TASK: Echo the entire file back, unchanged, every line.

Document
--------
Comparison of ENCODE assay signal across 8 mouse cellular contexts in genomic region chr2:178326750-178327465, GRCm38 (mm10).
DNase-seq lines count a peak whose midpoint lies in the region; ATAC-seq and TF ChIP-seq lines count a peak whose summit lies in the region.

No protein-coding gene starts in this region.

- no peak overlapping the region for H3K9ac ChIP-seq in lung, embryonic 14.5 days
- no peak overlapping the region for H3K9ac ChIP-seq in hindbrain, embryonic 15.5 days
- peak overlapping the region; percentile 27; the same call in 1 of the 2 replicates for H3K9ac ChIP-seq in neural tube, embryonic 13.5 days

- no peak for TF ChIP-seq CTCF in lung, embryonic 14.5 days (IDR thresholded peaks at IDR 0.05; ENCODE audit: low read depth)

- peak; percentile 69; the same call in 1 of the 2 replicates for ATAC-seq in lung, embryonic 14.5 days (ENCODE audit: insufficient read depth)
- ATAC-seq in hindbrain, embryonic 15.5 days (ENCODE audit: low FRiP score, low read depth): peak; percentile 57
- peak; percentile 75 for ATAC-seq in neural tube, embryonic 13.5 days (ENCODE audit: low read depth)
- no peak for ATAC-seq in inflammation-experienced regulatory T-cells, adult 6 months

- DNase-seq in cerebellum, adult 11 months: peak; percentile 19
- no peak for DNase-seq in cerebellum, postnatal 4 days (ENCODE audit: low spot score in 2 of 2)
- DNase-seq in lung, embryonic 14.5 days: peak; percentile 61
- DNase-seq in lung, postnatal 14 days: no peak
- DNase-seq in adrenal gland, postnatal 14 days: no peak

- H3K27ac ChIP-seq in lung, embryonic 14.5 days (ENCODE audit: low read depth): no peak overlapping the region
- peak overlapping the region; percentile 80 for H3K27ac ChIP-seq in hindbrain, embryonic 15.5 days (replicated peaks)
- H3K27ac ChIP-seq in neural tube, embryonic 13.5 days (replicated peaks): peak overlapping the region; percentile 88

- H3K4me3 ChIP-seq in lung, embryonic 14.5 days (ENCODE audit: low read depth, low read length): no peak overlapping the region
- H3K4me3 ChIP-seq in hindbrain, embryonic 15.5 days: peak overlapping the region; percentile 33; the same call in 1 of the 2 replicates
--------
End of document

Comparison of ENCODE assay signal across 8 mouse cellular contexts in genomic region chr2:178326750-178327465, GRCm38 (mm10).
DNase-seq lines count a peak whose midpoint lies in the region; ATAC-seq and TF ChIP-seq lines count a peak whose summit lies in the region.

No protein-coding gene starts in this region.

- no peak overlapping the region for H3K9ac ChIP-seq in lung, embryonic 14.5 days
- no peak overlapping the region for H3K9ac ChIP-seq in hindbrain, embryonic 15.5 days
- peak overlapping the region; percentile 27; the same call in 1 of the 2 replicates for H3K9ac ChIP-seq in neural tube, embryonic 13.5 days

- no peak for TF ChIP-seq CTCF in lung, embryonic 14.5 days (IDR thresholded peaks at IDR 0.05; ENCODE audit: low read depth)

- peak; percentile 69; the same call in 1 of the 2 replicates for ATAC-seq in lung, embryonic 14.5 days (ENCODE audit: insufficient read depth)
- ATAC-seq in hindbrain, embryonic 15.5 days (ENCODE audit: low FRiP score, low read depth): peak; percentile 57
- peak; percentile 75 for ATAC-seq in neural tube, embryonic 13.5 days (ENCODE audit: low read depth)
- no peak for ATAC-seq in inflammation-experienced regulatory T-cells, adult 6 months

- DNase-seq in cerebellum, adult 11 months: peak; percentile 19
- no peak for DNase-seq in cerebellum, postnatal 4 days (ENCODE audit: low spot score in 2 of 2)
- DNase-seq in lung, embryonic 14.5 days: peak; percentile 61
- DNase-seq in lung, postnatal 14 days: no peak
- DNase-seq in adrenal gland, postnatal 14 days: no peak

- H3K27ac ChIP-seq in lung, embryonic 14.5 days (ENCODE audit: low read depth): no peak overlapping the region
- peak overlapping the region; percentile 80 for H3K27ac ChIP-seq in hindbrain, embryonic 15.5 days (replicated peaks)
- H3K27ac ChIP-seq in neural tube, embryonic 13.5 days (replicated peaks): peak overlapping the region; percentile 88

- H3K4me3 ChIP-seq in lung, embryonic 14.5 days (ENCODE audit: low read depth, low read length): no peak overlapping the region
- H3K4me3 ChIP-seq in hindbrain, embryonic 15.5 days: peak overlapping the region; percentile 33; the same call in 1 of the 2 replicates